Aug 21, 2017  By Jewish National Fund  Category: Travel,

Enthusiastic professors on Faculty Fellowship want an Israel repeat

The faculty fellows atop Masada.

Jewish National Fund, along with Media Watch International, sends a group of professors on the Faculty Fellowship program in Israel for 10 days of touring, learning, and sharing ideas with Israeli counterparts. Applications are being accepted for next year's program now

Enjoy this piece written by Charles S. (Chuck) Fax, the trip's chairperson, upon the recent culmination of the latest trip.

Professors plant trees in Israel.
The 2017 JNF Faculty Fellowship Summer Institute in Israel ended with our traditional farewell dinner in Tel Aviv. The 12-day trip went by in a flash, but we were so busy, and saw so much, that in retrospect, we all felt as if we were in Israel for a month. 

I was so exhausted, I could have taken a month to recover. But such sweet exhaustion it was, as this Institute was definitely the most successful ever. Twenty-seven U.S. college and university professors, none of whom had been to Israel before, got to see it from the inside. Our guide, Elchanan Brown, was brilliant; the staffers in charge – Rene Reinhard and Eileen Wedeen -- were professional and unflappable throughout; and the speakers (I lost count of the number), all expert in their fields, were uniformly outstanding, thorough and informative.  

We began in Haifa, worked our way up to the Golan, and then turned south again – through Herzliya, Tel Aviv, Rechovot and Jerusalem, down to Be’er Sheva, then on to Mitzpeh Ramon, further down to Kibbutz Ketura, over to the Gaza border and Sderot, and back up to Tel Aviv.  I think we covered the "topic" of Israel like a blanket – biblical and modern history, the evolving role of JNF, geo-political issues, the cultural and religious challenges, and the manifest ways in which Israel helps make the world a better place.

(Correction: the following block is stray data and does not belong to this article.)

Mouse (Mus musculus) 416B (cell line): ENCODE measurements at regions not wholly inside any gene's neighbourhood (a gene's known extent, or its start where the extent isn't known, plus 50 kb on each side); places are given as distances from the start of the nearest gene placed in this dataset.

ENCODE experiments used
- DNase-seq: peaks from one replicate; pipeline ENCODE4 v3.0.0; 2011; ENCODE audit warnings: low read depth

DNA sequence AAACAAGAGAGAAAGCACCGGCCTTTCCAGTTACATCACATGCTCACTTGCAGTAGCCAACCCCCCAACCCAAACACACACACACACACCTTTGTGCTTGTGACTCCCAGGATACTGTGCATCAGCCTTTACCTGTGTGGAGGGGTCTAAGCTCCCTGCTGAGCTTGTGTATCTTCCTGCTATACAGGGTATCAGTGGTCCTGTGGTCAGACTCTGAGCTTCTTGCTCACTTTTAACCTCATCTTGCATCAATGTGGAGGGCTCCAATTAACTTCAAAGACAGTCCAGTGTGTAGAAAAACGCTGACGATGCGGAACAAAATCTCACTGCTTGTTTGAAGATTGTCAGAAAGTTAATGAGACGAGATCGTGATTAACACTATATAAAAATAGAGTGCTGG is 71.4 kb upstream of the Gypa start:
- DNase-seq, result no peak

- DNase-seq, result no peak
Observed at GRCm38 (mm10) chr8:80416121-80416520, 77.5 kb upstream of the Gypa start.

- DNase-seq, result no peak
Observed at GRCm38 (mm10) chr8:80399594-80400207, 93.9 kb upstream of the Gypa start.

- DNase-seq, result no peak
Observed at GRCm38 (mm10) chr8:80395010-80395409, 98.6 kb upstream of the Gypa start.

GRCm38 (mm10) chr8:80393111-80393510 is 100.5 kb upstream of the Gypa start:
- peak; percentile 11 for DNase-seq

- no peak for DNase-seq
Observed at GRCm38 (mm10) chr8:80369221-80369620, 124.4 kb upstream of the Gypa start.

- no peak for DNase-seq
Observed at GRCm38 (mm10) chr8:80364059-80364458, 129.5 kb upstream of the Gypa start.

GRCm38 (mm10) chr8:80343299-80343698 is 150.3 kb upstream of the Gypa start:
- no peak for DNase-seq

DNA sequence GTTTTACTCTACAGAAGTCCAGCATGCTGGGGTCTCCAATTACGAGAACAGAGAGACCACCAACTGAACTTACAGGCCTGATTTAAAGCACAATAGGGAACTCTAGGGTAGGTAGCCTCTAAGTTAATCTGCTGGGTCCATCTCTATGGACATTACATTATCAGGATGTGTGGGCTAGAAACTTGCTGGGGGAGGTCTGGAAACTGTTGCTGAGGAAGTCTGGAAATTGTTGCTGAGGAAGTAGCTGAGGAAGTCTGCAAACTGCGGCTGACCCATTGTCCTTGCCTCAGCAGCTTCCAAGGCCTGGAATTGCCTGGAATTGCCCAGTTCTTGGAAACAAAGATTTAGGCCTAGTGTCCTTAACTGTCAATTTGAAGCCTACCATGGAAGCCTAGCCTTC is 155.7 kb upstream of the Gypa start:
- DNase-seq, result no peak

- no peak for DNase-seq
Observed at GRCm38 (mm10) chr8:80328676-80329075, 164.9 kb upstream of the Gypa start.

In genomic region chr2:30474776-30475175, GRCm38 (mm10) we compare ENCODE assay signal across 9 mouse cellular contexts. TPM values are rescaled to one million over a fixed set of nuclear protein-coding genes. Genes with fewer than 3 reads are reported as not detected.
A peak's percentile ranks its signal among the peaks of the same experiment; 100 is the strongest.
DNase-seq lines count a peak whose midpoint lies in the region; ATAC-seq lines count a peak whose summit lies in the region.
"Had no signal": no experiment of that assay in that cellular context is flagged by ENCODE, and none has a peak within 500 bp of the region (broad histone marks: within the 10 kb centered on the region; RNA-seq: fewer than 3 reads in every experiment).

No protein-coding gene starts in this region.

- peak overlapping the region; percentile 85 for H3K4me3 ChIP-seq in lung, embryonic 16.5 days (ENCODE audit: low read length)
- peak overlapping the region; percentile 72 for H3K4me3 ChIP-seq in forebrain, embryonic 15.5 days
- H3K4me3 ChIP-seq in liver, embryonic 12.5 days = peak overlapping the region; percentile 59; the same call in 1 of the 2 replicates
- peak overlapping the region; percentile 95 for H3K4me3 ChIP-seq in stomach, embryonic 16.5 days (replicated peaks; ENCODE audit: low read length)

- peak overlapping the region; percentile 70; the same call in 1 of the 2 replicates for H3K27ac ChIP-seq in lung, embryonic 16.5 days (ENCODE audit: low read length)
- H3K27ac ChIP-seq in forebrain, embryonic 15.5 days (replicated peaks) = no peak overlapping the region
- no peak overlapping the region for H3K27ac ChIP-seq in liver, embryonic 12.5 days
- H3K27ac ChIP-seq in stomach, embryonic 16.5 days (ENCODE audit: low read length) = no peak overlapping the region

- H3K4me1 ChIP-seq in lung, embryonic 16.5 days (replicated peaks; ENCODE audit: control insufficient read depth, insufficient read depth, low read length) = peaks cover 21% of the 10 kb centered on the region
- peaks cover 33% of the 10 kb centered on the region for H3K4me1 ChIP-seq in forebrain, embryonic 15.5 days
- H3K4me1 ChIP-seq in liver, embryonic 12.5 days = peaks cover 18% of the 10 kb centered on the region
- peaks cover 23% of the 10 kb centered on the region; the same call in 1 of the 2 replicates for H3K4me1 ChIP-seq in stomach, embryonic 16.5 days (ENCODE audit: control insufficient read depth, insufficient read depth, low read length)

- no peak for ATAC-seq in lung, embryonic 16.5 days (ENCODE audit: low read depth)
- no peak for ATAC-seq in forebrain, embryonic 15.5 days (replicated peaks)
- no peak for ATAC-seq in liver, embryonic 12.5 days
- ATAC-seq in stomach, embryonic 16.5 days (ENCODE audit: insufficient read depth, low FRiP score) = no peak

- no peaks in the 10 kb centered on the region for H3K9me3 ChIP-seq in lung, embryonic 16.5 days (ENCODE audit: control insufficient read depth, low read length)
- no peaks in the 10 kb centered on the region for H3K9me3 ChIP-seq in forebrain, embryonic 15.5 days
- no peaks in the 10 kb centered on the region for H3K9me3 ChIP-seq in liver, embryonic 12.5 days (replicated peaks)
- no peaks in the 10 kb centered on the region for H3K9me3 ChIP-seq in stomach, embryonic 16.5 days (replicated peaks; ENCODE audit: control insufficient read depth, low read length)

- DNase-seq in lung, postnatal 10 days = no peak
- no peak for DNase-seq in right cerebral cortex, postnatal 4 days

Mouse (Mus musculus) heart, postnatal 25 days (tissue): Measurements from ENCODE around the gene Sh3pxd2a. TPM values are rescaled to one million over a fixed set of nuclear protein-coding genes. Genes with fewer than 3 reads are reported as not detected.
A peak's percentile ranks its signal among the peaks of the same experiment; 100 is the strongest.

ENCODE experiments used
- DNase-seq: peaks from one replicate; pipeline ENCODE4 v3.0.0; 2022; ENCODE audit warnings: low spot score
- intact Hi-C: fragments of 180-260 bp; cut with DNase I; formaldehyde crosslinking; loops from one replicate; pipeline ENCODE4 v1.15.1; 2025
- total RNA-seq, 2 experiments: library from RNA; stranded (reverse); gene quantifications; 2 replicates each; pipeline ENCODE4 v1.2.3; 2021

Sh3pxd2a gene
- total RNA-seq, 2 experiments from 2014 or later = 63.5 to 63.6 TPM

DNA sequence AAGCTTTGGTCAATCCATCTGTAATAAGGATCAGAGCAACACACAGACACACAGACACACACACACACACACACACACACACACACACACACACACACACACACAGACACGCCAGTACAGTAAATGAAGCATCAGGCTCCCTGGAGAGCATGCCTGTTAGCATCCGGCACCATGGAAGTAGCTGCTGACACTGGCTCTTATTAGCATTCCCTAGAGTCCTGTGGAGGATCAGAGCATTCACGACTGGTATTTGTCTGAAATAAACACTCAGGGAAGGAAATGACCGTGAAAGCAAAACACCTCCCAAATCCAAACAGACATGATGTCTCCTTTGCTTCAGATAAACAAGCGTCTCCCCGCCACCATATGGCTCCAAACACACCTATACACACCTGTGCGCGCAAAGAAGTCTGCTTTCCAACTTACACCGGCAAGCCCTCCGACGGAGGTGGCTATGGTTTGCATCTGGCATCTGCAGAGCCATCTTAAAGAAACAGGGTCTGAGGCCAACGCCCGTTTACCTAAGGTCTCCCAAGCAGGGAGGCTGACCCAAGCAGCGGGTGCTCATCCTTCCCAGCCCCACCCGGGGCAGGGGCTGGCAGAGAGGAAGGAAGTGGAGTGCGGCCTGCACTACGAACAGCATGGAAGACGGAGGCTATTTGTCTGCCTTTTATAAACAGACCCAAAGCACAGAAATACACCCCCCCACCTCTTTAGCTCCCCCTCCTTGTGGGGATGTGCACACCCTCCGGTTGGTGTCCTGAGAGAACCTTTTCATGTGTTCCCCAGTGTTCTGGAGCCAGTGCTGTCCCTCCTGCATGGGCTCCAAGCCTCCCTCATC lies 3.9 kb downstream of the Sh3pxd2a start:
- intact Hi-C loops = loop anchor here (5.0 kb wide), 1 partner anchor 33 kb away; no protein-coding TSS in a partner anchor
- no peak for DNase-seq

Meeting the SodaStream factory workers.
At every stop, our professors met privately with academic peers at Israeli universities and colleges, and we fully expect many collaborations will result. 

The level of enthusiasm was so high that seven people in our group elected to remain in Israel for an additional week or more on their own. And when I asked the professors to raise their hands if they planned to return to Israel, every hand shot up. On our last night, I felt sad leaving the group – and of course, leaving Israel. But as we said our goodbyes, we made the firm promise to each other and ourselves -- next year in Jerusalem!